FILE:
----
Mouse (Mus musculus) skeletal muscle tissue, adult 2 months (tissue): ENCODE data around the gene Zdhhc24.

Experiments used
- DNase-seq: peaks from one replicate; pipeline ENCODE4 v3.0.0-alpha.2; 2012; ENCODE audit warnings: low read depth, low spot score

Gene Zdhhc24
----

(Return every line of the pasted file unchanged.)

Mouse (Mus musculus) skeletal muscle tissue, adult 2 months (tissue): ENCODE data around the gene Zdhhc24.

Experiments used
- DNase-seq: peaks from one replicate; pipeline ENCODE4 v3.0.0-alpha.2; 2012; ENCODE audit warnings: low read depth, low spot score

Gene Zdhhc24